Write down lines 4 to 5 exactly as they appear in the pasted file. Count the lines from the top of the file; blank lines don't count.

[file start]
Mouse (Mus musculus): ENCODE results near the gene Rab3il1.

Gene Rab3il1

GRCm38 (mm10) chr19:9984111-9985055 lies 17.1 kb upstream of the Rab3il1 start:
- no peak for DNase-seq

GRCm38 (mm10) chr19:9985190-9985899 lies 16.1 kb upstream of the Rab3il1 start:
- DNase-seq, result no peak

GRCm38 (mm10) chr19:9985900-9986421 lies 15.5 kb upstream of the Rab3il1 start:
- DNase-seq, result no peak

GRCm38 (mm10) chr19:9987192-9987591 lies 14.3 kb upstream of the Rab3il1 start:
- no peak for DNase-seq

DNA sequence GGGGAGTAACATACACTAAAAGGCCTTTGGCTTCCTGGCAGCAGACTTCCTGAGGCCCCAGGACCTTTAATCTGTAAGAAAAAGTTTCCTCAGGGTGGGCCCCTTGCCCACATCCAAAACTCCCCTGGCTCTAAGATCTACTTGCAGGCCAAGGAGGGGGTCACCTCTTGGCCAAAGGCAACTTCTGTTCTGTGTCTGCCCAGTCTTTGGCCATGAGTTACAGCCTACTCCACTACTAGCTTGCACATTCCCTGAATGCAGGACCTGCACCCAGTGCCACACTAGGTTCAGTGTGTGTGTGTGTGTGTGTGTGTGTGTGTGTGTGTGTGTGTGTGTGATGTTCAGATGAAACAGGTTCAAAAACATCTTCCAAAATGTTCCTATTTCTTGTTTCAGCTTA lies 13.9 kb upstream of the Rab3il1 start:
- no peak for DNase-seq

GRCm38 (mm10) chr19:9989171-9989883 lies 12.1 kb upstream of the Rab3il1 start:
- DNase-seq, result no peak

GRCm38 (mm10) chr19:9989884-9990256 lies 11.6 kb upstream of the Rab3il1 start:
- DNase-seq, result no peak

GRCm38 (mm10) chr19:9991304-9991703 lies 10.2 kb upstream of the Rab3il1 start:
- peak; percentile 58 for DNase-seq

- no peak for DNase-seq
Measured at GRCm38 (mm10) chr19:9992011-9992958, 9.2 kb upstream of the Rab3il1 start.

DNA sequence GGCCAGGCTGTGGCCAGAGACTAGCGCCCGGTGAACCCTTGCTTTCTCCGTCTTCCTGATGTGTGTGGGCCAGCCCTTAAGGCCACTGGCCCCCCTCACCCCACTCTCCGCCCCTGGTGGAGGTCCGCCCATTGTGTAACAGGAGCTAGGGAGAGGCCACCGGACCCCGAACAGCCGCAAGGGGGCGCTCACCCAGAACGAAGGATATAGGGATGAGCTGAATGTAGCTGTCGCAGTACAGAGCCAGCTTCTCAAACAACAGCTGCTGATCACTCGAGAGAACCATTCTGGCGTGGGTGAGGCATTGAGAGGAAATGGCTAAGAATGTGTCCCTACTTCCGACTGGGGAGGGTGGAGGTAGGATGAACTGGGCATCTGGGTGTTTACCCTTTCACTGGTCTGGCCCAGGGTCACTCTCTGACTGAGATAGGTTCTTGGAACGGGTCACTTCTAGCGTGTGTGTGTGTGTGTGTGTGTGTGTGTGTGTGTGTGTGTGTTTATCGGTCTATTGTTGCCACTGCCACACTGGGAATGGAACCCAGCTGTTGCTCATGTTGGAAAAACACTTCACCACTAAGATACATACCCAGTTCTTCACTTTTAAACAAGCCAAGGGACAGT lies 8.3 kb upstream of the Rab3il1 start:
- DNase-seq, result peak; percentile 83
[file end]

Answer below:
- no peak for DNase-seq

GRCm38 (mm10) chr19:9985190-9985899 lies 16.1 kb upstream of the Rab3il1 start: